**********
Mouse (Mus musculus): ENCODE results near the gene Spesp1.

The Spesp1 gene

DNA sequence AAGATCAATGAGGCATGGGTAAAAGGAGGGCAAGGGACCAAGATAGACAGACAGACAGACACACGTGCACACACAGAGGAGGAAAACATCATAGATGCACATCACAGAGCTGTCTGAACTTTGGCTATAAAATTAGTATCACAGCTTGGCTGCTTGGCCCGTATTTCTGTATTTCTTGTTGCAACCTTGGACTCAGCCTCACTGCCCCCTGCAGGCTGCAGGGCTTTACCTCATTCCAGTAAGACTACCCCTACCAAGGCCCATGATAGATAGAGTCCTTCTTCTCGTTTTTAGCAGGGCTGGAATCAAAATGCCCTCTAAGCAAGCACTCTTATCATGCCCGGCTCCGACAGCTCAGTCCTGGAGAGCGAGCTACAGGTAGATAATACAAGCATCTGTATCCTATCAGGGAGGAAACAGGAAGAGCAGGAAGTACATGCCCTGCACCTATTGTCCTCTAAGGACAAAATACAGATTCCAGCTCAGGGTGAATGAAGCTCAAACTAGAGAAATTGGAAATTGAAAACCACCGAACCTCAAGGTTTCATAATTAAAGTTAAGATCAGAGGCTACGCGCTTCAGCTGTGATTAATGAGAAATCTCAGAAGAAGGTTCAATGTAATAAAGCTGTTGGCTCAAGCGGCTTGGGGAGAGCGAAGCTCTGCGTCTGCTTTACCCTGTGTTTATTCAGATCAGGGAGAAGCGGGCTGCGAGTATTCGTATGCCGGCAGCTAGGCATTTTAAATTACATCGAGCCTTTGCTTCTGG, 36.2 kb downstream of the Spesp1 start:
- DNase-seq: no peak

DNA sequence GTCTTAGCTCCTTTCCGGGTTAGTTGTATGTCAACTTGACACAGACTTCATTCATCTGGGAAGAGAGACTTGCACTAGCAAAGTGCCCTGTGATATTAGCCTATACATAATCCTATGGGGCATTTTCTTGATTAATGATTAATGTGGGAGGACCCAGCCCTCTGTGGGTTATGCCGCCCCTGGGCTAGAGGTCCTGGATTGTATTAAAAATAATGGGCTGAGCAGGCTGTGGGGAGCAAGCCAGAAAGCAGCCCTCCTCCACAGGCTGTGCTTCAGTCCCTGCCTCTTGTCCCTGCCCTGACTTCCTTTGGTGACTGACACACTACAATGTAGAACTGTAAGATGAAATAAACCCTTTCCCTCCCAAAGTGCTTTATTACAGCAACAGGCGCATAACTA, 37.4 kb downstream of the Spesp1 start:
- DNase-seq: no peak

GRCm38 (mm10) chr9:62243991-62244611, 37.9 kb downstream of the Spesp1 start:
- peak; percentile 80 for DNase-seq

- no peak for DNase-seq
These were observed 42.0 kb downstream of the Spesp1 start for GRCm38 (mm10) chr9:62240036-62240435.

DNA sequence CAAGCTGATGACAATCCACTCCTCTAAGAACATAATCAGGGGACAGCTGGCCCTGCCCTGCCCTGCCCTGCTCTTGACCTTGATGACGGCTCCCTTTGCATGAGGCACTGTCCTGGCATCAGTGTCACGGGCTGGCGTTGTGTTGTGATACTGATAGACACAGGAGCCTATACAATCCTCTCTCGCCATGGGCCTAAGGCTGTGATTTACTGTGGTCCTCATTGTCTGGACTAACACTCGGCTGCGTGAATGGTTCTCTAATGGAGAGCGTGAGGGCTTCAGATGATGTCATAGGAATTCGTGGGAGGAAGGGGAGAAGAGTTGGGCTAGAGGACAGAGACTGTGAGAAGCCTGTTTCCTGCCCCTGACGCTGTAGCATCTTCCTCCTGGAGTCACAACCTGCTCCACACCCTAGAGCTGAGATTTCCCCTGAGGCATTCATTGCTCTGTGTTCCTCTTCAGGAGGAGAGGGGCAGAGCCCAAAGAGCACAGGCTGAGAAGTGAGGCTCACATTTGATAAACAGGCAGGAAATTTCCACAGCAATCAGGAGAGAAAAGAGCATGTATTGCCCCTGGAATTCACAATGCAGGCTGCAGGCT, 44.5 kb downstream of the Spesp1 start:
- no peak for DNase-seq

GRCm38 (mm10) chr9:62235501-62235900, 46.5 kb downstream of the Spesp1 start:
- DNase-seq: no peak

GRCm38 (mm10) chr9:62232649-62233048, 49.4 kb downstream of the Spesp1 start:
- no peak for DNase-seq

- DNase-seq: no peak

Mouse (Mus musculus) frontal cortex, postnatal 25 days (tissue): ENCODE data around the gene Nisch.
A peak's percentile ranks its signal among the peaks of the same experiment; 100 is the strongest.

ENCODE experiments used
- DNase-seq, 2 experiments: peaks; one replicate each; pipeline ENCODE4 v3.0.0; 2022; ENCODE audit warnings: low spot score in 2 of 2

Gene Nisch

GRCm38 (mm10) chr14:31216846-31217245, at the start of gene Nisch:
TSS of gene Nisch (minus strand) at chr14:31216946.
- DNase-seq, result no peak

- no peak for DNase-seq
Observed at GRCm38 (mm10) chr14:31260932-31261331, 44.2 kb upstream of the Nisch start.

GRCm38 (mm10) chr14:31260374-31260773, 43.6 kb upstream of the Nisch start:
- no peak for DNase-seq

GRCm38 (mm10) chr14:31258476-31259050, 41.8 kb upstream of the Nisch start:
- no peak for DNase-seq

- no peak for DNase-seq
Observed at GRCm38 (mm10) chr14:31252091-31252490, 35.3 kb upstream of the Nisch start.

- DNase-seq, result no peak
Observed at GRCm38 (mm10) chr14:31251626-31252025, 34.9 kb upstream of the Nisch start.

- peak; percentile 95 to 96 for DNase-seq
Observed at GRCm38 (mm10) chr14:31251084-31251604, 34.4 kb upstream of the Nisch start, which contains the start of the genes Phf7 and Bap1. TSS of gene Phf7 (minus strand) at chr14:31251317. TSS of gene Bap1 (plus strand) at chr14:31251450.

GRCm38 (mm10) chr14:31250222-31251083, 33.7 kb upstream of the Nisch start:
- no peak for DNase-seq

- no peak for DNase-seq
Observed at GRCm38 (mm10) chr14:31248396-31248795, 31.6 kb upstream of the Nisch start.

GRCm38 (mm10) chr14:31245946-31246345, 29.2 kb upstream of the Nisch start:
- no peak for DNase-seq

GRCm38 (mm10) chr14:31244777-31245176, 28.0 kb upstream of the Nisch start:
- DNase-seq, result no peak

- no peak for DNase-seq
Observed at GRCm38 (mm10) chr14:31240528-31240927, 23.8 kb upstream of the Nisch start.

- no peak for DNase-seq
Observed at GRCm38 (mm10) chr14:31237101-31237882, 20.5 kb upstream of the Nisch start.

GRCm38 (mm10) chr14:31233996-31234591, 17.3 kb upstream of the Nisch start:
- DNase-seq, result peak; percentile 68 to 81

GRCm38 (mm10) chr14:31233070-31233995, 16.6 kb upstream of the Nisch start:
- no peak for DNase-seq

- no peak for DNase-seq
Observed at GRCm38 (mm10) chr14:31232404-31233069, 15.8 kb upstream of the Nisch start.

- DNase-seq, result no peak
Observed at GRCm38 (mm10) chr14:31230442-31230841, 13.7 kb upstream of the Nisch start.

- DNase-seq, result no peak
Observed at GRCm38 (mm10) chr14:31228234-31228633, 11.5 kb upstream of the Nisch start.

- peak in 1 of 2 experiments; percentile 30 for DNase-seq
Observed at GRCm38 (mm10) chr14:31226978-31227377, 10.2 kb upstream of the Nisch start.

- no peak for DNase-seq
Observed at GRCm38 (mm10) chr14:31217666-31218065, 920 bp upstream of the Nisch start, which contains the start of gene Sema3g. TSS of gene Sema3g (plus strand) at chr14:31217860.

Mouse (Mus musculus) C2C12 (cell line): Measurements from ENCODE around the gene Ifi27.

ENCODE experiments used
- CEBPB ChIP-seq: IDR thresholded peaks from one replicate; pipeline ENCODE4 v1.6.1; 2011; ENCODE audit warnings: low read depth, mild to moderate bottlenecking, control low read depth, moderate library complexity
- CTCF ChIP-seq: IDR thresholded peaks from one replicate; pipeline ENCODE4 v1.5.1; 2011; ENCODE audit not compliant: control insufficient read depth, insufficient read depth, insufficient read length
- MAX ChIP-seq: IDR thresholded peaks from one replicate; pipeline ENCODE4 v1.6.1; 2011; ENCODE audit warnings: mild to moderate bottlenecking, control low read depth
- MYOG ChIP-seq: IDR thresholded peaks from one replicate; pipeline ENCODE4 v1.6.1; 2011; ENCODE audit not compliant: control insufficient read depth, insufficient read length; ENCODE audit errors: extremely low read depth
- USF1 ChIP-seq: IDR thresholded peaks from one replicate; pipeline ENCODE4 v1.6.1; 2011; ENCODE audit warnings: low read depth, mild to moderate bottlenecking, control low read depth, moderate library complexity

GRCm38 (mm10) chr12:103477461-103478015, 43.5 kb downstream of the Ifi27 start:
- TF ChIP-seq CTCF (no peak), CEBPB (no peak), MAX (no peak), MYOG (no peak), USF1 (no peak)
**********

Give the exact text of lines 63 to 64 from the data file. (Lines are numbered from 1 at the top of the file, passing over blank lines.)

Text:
Observed at GRCm38 (mm10) chr14:31217666-31218065, 920 bp upstream of the Nisch start, which contains the start of gene Sema3g. TSS of gene Sema3g (plus strand) at chr14:31217860.

Mouse (Mus musculus) C2C12 (cell line): Measurements from ENCODE around the gene Ifi27.